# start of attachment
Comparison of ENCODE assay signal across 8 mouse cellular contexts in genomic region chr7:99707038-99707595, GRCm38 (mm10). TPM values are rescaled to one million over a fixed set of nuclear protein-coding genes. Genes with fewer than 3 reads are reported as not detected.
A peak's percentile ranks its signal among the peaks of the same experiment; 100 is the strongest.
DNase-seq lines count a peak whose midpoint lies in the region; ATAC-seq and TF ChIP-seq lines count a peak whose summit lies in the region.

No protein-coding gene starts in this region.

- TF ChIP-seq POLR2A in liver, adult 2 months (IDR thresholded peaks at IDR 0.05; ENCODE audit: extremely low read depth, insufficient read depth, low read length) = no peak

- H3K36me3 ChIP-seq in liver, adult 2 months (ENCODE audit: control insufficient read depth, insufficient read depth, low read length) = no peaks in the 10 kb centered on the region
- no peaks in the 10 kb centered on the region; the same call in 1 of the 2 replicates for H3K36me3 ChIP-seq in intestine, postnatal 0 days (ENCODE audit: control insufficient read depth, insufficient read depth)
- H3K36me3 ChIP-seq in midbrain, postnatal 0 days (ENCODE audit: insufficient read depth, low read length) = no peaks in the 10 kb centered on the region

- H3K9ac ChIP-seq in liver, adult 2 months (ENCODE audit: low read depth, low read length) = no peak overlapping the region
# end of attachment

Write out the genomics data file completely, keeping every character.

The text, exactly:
Comparison of ENCODE assay signal across 8 mouse cellular contexts in genomic region chr7:99707038-99707595, GRCm38 (mm10). TPM values are rescaled to one million over a fixed set of nuclear protein-coding genes. Genes with fewer than 3 reads are reported as not detected.
A peak's percentile ranks its signal among the peaks of the same experiment; 100 is the strongest.
DNase-seq lines count a peak whose midpoint lies in the region; ATAC-seq and TF ChIP-seq lines count a peak whose summit lies in the region.

No protein-coding gene starts in this region.

- TF ChIP-seq POLR2A in liver, adult 2 months (IDR thresholded peaks at IDR 0.05; ENCODE audit: extremely low read depth, insufficient read depth, low read length) = no peak

- H3K36me3 ChIP-seq in liver, adult 2 months (ENCODE audit: control insufficient read depth, insufficient read depth, low read length) = no peaks in the 10 kb centered on the region
- no peaks in the 10 kb centered on the region; the same call in 1 of the 2 replicates for H3K36me3 ChIP-seq in intestine, postnatal 0 days (ENCODE audit: control insufficient read depth, insufficient read depth)
- H3K36me3 ChIP-seq in midbrain, postnatal 0 days (ENCODE audit: insufficient read depth, low read length) = no peaks in the 10 kb centered on the region

- H3K9ac ChIP-seq in liver, adult 2 months (ENCODE audit: low read depth, low read length) = no peak overlapping the region